Open Veins of Latin America: Five Centuries of the Pillage of a Continent Summary & Study Guide

Eduardo Galeano
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Open Veins of Latin America: Five Centuries of the Pillage of a Continent by Eduardo Galeano is the story of the plundering of Latin American countries by foreign invaders. The historical account covers roughly five centuries. The book originally written to cover Latin American events and history through 1970 was provided with an addendum in 1978. This new chapter is entitled "The Last Seven Years." This last chapter is an update to information provided in the first version and is an account of reaction to the book and progress made since it was first published.

The chronology begins with the discovery of Latin America by Christopher Columbus in 1492. Columbus had been sponsored by the Spanish Queen Isabella to sail west to India and to its riches. The discovery of the giant land mass in between—the Americas—was a surprise to Columbus and his crew. The inhabitants were called "Indians" since Columbus thought he had reached India. It was not long before the Spanish monarchy realized the prize they had accidentally discovered. Following the initial discovery, other Spanish explorers and their conquistadors soon returned to the land that was so rich in natural resources. The first pillage was the massive lodes of silver and gold discovered in this wild, untamed world. Hernan Cortes invaded the Aztec civilization which was an advanced society teeming with gold and silver. Montezuma feared the white-skinned, yellow-haired invaders who rode "tall deer," were covered in metal and aimed devastating fireballs at them. The Aztec leader determined that the invaders were returning gods and offered Cortes gifts of gold. But mere gifts were not enough, the conquistadors wanted it all. Although outnumbered by far, Cortes easily conquered these naïve, terrified people.

The Portuguese soon followed invading what is current day Brazil and plundering their rich resources. The region known as the Minas Gerais region contained the largest gold deposit ever found up to this time in history. Despite its vastness, the Portuguese in short order pillaged all the gold from the region. Although precious metals—gold and silver—were the first targets of the invading Spanish and Portuguese oppressors, over the years the resources of the continent were awe-inspiring and seemingly never-ending.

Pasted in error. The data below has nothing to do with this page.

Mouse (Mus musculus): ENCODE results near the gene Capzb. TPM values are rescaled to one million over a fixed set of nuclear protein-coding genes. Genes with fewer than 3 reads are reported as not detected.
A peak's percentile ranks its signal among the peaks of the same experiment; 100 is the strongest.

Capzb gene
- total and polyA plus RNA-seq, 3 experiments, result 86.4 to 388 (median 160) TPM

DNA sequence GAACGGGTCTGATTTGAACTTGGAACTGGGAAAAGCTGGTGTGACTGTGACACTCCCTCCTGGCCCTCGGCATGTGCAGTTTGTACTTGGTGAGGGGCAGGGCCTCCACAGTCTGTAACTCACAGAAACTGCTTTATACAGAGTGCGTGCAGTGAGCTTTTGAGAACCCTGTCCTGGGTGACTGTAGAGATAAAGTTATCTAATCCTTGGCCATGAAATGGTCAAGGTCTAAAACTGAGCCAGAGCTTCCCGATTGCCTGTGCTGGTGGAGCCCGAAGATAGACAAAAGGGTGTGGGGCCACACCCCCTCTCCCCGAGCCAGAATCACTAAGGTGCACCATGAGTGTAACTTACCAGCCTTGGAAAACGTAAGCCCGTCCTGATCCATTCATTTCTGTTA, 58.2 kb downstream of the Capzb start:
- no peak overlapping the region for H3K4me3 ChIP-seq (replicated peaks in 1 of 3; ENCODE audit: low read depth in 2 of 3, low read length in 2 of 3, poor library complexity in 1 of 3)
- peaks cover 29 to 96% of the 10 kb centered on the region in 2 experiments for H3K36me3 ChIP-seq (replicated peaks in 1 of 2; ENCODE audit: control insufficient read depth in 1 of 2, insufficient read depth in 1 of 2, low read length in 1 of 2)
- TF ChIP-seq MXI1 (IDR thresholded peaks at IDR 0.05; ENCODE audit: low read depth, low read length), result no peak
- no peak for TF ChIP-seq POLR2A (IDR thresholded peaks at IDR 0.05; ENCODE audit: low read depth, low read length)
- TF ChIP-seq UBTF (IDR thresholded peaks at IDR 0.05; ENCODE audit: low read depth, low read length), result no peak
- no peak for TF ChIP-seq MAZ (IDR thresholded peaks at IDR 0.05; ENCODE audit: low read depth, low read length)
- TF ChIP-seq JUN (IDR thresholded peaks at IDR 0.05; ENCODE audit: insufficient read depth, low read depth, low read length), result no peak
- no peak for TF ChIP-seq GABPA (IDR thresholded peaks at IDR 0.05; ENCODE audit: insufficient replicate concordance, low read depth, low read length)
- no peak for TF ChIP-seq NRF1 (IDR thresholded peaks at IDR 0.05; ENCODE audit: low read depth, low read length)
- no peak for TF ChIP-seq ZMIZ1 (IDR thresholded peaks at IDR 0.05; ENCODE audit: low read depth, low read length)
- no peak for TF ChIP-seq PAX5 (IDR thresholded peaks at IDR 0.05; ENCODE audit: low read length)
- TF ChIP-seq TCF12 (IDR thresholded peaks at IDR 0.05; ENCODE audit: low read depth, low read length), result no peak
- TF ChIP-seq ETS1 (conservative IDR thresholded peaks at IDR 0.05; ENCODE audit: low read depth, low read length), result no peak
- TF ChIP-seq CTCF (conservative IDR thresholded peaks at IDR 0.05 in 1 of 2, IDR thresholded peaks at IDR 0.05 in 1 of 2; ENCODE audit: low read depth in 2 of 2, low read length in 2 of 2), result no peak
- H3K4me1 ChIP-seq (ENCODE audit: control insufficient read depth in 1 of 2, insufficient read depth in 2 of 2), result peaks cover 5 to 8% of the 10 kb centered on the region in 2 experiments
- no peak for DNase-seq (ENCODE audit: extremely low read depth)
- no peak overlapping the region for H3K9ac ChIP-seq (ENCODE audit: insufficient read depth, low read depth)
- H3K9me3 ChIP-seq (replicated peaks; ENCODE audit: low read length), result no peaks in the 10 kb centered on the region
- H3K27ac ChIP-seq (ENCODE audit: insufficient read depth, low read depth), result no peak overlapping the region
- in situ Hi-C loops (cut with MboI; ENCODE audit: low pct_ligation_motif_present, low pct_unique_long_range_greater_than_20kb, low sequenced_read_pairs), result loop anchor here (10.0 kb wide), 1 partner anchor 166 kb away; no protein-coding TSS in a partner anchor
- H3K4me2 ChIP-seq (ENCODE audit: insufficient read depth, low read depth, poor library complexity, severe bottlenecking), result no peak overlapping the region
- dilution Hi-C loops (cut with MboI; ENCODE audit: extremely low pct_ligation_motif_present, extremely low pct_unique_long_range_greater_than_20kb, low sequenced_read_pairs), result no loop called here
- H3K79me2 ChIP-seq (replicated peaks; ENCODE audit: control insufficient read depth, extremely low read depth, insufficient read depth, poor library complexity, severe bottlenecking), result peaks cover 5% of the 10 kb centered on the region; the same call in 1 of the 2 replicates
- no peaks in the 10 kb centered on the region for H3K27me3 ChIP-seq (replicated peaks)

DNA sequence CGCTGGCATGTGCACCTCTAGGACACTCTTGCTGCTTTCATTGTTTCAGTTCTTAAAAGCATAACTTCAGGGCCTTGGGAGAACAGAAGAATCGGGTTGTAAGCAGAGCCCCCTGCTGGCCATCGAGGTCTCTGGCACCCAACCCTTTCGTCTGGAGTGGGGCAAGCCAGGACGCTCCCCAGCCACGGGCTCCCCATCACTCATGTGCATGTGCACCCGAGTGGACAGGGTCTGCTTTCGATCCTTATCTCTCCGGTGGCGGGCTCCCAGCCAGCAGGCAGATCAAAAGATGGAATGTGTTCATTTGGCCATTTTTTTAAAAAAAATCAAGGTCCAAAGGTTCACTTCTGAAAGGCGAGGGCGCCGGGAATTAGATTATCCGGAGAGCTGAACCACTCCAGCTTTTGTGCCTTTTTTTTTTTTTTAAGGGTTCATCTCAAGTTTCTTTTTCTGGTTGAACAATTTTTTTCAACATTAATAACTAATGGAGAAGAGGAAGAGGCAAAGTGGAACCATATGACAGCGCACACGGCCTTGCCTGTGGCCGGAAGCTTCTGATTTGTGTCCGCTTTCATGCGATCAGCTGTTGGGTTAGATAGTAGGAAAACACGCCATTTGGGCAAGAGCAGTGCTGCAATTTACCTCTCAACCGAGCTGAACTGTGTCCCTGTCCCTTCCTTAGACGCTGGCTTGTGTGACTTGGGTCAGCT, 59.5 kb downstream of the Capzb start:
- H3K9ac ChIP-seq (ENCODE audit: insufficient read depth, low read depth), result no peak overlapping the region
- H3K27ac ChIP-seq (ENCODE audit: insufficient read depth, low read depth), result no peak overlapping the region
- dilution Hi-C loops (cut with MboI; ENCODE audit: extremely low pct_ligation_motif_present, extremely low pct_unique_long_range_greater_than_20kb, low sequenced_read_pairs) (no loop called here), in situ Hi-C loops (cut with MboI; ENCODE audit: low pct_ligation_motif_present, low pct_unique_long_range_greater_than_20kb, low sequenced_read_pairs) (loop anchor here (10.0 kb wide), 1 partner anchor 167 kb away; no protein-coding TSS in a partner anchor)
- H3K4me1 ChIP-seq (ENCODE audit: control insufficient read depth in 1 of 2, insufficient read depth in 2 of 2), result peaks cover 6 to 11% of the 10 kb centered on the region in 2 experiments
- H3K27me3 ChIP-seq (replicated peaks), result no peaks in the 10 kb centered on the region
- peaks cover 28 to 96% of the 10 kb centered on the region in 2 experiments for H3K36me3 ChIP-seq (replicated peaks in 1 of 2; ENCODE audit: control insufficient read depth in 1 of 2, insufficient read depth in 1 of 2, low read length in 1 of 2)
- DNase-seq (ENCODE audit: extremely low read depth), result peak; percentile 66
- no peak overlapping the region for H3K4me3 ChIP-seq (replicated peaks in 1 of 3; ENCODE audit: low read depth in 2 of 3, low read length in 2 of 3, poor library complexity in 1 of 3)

Although not indigenous to Latin America and transplanted originally by Columbus, sugar was a commodity that was to some in the world market as valuable as gold or silver. Sugar plantations sprung up in Brazil, Veracruz, on Caribbean islands and the Peruvian coast. However, just as gold and silver before it, the rich resource was plundered by foreign interests on the back of the poor workers who barely survived on the menial wages or the food they worked for. Bananas, coffee, cacao, nitrates, cotton, rubber, petroleum among others were all plundered by foreign interests. The foreign powers took the riches leaving behind poorer, more dependent countries, spent soil and impoverished workers who had no hope of a better life.

The sophisticated English got into the act creating lop-sided agreements with Portugal and Spain, taking from them the lion's share of profits and benefits and leaving the poor, ravished countries in Latin America in even worse conditions. The monoculture societies in Latin America could not overcome their dependence on one-resource production and could never accumulate enough resources to create its own industrial infrastructure in order to provide finished products as opposed to just natural resources. For centuries the foreign powers engaged in slave trade, bringing literally millions of Africans into Latin America. The slaves and the native workers faced similar conditions—health issues, abuse, hunger and oftentimes early death.

As the centuries progressed, Latin American dictators entered into their own self-serving agreements with foreign interests. These dictators did little to further the cause of their country—they were more interested in gaining profits and position for themselves. In many ways, these dictators did as much harm to their countries as did the foreign invaders. They helped the plunder, abuse and abandonment of their own lands and people to continue. The pillage and abuse of Latin America continues on in modern times. The author views the the United States as the new conquistador. The US is continuing on in the tradition of its European cousins by entering into agreements with Latin American countries that favor them in tariffs, taxes and profits. Although there has been some progress along the years, Latin America has a long way to go. The abuse it has suffered over five centuries is heartfelt and part of their culture. It is not an easy task for the nations to recover from the despicable and degrading history thrust upon them at the hands of foreign invaders.

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